Facebook open-sources its Big Sur machine learning server specs
Facebook has announced it’s contributing its special server designs for machine learning software to the open-source community, which means others will be able to build similar systems.
The reference design, dubbed “Big Sur”, is being contributed to the Facebook-led Open Compute Project (OCP). It uses eight high-performance CPUs packed with up to 300 watts each in an air-cooled rack, and sits nicely with existing data center designs in the OCP.
Facebook uses Big Sur to power its machine learning programs, which are special algorithms that “learn” and improve their ability to solve certain tasks over time, Computerworld reports. One of the most common applications for machine learning is image recognition, wherein a computer program studies images or videos and learns to identify which objects are in that frame. Alternative uses including fraud detection and email spam filtering, among other use cases.
“We want to make it a lot easier for AI researchers to share techniques and technologies,” Facebook’s AI Research Team wrote in a blog post. “As with all hardware systems that are released into the open, it’s our hope that others will be able to work with us to improve it.”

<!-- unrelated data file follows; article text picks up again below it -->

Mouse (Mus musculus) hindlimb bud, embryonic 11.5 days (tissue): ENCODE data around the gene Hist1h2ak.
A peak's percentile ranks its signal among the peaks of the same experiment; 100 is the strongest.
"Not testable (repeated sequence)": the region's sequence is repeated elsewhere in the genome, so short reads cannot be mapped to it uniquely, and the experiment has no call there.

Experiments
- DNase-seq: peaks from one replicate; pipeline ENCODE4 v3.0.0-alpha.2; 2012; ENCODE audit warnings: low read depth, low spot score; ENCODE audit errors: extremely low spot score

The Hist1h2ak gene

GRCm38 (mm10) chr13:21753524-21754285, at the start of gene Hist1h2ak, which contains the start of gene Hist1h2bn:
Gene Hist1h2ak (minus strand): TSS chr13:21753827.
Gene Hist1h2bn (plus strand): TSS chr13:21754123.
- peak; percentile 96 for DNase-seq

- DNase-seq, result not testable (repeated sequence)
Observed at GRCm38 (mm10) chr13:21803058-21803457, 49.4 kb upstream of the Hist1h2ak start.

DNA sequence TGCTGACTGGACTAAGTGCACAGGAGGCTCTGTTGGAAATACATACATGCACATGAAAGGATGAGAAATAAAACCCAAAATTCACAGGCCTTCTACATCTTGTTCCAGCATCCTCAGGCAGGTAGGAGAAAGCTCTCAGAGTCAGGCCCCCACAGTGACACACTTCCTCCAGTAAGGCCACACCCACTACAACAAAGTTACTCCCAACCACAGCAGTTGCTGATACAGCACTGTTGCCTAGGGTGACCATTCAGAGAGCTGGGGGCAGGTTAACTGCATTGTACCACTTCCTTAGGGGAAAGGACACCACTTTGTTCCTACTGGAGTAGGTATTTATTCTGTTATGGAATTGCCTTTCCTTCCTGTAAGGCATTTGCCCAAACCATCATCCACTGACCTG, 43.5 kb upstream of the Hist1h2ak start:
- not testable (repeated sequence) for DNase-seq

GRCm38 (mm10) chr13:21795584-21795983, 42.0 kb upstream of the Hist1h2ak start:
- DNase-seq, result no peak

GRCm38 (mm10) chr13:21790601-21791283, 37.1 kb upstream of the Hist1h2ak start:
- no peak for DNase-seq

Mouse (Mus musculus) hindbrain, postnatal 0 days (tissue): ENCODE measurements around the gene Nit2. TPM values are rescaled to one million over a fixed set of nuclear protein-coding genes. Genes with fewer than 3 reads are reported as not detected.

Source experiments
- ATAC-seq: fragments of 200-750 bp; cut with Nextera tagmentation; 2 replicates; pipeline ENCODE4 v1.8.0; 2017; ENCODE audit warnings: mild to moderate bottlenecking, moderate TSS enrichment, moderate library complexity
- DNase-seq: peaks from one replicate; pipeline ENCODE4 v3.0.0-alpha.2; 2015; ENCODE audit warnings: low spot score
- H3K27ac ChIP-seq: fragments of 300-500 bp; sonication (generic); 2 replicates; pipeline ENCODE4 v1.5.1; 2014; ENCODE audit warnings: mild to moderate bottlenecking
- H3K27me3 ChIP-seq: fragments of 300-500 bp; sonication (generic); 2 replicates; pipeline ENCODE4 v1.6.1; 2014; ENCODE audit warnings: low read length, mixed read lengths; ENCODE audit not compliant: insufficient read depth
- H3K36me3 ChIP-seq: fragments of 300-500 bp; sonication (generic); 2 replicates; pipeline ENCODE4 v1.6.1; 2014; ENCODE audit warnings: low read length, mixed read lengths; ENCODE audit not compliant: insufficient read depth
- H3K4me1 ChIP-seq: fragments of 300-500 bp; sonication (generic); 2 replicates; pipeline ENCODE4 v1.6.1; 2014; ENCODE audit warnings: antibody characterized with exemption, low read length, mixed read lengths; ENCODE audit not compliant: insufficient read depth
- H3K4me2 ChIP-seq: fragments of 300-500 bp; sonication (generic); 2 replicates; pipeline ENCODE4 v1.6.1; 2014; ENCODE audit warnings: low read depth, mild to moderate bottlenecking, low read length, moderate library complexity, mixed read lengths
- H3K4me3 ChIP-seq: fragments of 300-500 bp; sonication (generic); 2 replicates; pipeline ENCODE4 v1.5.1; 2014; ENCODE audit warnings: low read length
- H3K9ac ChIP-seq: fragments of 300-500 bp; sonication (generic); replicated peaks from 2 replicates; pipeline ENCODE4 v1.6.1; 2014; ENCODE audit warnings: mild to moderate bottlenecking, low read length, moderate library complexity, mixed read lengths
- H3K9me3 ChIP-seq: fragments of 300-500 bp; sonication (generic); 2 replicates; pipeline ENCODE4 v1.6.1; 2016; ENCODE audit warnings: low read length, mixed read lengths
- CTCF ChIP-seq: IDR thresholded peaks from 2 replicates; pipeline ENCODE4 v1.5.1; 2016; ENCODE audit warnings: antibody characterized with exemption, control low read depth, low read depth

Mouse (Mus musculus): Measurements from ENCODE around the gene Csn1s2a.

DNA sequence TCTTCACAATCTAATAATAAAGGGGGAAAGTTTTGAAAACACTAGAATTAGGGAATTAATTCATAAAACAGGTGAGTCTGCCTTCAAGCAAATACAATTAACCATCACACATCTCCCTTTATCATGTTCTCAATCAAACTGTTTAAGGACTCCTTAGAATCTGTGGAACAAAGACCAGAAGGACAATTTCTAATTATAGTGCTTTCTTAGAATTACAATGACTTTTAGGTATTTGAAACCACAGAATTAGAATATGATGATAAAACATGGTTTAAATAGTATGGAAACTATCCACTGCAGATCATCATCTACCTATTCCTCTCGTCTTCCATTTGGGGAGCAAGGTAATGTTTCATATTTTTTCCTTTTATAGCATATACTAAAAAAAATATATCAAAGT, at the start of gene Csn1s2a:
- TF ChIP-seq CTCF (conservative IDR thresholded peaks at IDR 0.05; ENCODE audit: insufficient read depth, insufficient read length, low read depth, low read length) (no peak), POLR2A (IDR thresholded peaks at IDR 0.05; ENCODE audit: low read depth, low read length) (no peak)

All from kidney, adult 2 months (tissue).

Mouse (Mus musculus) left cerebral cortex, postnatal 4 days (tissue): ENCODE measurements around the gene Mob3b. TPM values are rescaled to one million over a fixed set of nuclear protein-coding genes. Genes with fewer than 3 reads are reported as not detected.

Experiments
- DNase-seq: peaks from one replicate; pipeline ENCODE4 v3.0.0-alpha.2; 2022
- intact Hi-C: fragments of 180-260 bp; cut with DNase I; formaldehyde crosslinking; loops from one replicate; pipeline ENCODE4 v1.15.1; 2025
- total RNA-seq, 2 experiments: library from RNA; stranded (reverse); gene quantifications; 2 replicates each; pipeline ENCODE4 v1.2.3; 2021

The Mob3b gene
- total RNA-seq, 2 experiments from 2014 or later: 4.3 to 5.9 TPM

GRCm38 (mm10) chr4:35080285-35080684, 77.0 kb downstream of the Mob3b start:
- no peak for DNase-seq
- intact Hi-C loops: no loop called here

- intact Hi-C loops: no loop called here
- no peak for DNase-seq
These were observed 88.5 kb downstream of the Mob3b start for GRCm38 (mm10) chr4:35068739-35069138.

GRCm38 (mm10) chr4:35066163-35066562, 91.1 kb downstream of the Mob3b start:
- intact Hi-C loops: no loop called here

The idea is that by open-sourcing its servers, others will be able to copy them and build their own machine learning systems. Through collaboration, Facebook hopes we’ll get “one step closer to building complex AI systems that bring this kind of innovation to our users and, ultimately, help us build a more open and connected world.”
The move to open up Big Sur follows Facebook’s decision to open-source its Torch machine learning algorithm. The team said that Big Sur allows Torch to run twice as fast as other servers can, because it scales up to eight CPUs, allowing for the development of larger and faster neural networks.
Facebook’s design is powered by Nvidia Corp.’s GPUs, although the team says it’s open to using a “wide range of PCI-e cards.”
“Deep learning has started a new era in computing,” said Ian Buck, veep of accelerated computing at Nvidia. “Enabled by big data and powerful GPUs, deep learning algorithms can solve problems never possible before. Huge industries from web services and retail to healthcare and cars will be revolutionized.”
Facebook hasn’t said exactly when it’s planning to release Big Sur to the OCP, only that it intends to do so soon. What with the next OCP Summit taking place in March 2016, we’d wager it’s likely Facebook will tell us more either before, or on that date.
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